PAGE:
Thursday, September 29, 2011

The Early Bird Gets The Lemon Poppy-Seed Muffin

When I think back on my years in college, I invariably start craving lemon poppy-seed muffins. They played a big part in refueling my academically exercised brain cells on an almost daily basis back then.

Across from the art department was this little place that sold hot dogs and burgers, chips and sodas, candy bars, ice cream treats... and lemon poppy-seed muffins. They had other muffins too. I think blueberry, and maybe some other kind. The blueberry ones were a little too sweet and cake-y for me, and considering the enormous size of these things, they were just too too much. The lemon & poppy-seed ones on the other hand, were perfect. And they always sold out of those first. Clearly I wasn't alone in my devotion. Scented with lemon throughout and not too sweet, the subtle crunch of the poppy-seeds, and then of course... there was the sweet cap of sugary glaze over the top. Sigh. 

Looking back, I'm sure they were massively unhealthy on many levels and probably were made from a mix, but I don't want to think about that now. My ignorance of such things was nothing short of lemon & poppy-seed bliss. Now I am on a quest. A quest to recapture the flavor and texture of those lemon & poppy-seed muffins.  To recreate in my kitchen with real eggs and real lemons (and without all the junk that I don't want anymore) the lemon poppy-seed goodness that sustained me at college. If nothing else, it should be tasty fun trying some of these recipes out to see if I can come close...

Lemon & Poppy-Seed Muffins
If you have a tried-and-true Lemon Poppy-Seed muffin recipe... I'd love to hear from you! (I'd love to hear from you even if you don't)...

    Wednesday, September 21, 2011

    While You Were Steeping

    Cold-Brewed Iced Tea
    Ordering iced tea in a restaurant shouldn't be a complicated matter. But somehow it is. "Do you remember if we liked the iced tea here?", Hubs and I furtively whisper to each other as soon as we sit down. We love iced tea you see, and there's nothing worse than taking that first sip and finding something stale and old (or even worse, from a mix) at the other end of the straw.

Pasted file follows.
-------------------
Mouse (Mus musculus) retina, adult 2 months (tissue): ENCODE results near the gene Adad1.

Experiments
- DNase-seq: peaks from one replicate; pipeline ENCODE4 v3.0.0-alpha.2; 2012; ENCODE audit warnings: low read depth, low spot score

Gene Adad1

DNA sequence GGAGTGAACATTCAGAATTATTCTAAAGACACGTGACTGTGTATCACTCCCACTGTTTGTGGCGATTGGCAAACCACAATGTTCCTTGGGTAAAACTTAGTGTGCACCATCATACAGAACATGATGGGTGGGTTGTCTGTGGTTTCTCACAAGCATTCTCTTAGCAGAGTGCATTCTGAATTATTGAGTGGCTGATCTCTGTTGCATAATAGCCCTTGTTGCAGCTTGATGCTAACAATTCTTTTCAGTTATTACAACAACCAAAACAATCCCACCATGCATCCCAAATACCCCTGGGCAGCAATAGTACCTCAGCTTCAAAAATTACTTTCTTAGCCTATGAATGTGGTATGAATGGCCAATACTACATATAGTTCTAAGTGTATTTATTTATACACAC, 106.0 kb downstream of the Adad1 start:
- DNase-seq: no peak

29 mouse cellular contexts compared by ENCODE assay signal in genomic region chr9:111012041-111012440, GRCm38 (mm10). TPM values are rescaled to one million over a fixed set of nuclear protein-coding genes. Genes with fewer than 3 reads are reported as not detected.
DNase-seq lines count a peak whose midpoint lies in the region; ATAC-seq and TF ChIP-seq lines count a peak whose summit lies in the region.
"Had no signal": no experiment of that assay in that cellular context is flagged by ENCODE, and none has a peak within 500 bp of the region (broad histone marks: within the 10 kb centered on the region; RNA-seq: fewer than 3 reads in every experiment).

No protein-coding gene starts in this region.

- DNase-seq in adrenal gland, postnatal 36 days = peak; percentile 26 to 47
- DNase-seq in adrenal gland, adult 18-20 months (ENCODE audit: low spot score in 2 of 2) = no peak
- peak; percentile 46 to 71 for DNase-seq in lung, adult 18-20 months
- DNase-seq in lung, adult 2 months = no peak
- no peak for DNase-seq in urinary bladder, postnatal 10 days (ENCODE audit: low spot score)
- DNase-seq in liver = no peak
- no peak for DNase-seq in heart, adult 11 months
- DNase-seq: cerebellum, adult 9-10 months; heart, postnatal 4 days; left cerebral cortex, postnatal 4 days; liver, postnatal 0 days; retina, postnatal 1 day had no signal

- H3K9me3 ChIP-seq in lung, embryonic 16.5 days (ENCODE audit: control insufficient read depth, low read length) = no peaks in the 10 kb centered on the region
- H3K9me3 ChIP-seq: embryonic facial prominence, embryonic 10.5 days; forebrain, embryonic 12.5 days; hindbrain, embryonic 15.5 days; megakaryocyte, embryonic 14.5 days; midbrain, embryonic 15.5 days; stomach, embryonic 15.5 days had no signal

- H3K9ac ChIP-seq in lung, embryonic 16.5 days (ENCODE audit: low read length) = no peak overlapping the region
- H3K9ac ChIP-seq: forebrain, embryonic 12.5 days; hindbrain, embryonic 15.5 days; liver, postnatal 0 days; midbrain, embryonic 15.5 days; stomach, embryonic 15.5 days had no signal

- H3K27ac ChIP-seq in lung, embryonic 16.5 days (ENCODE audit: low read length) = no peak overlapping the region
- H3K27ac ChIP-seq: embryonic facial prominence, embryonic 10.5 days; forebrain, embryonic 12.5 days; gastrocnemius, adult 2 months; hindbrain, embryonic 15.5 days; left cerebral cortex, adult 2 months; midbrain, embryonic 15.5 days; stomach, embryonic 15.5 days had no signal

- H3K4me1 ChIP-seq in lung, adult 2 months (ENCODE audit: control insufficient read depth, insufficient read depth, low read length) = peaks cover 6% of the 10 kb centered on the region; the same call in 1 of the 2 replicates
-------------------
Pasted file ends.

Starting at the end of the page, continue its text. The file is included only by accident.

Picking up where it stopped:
Rare is the restaurant that takes as much care with their iced (or hot) tea as they do with their coffee. We tea drinkers are partly to blame. We're just not as bold, robust, and vociferous a group as our coffee counterparts. The differences between us are much the same as how these two drinks act upon my brain: coffee is like jumping out of an airplane, while tea is more like jumping out of an airplane with a parachute... I'm going to hit the ground either way, it's all just a matter of how soon and how hard. This may explain why tea lovers are often mellow, easy-going types who as a group get overlooked by most restaurants and chains.

    There are exceptions of course. One of my favorite deli/caf├ęs delivers the ultimate order of iced tea: a tall glass filled to the brim with ice and a small pot of strong hot tea on the side. As soon as the tea has steeped to satisfaction, you pour it over the ice and have the perfect glass of fresh brewed iced tea. This is precisely how I used to make it at home, and still do, when a single perfect glass of the stuff is all I want.

    Thursday, September 15, 2011

    An Open Letter To My Summer Houseguests

    Dearest Friends (and family),

    Please accept my apology for not making this Spinach Strata from Super Natural Every Day  for you while you were here visiting.
    I was remiss. It would have been the perfect thing to make for you and I dropped the ball.
    My only excuse is that I didn't know how easy and delicious it was at the time. But now I do. So when you return for another visit, this is what we'll have in the morning. Unless you don't like feta cheese, in which case... more for me!

    Strata-fyingly yours,

    Notes: I used week-old homemade sourdough bread in this, substituted cream for the milk, used all of a 4 oz. package of Feta, Meyer lemon zest, and homemade Guinness Mustard instead of Dijon. I baked it in an 8" square glass dish for 1 hour and 5 minutes (rotating it half-way).

    Saturday, September 3, 2011

    Soup Happens (and sometimes it doesn't)

    This has been the summer of food fails. Some of them I've written about, (the Farro Fiasco) and some I haven't... like the beautiful Plum Crisp, redolent of ripe summer days... yet tasting like bitter  betrayal. Then there were the Blueberry-Lemon-Oat Scones that never could hold it together). I can attribute all these fails (and more) to what I like to refer to as "user error". Entirely my fault, each and every time. I know what went wrong in each, and I'll make adjustments next time I try them.

    Recently I made a big pot of soup. I know it's summer and I should be writing about sno-cones and sprinklers, but what the hey, we still have chilly evenings more often than not. If it's going to feel like March, I'm going to cook like it's March. The soup I made was unusual. Unusual because we didn't like it. At all.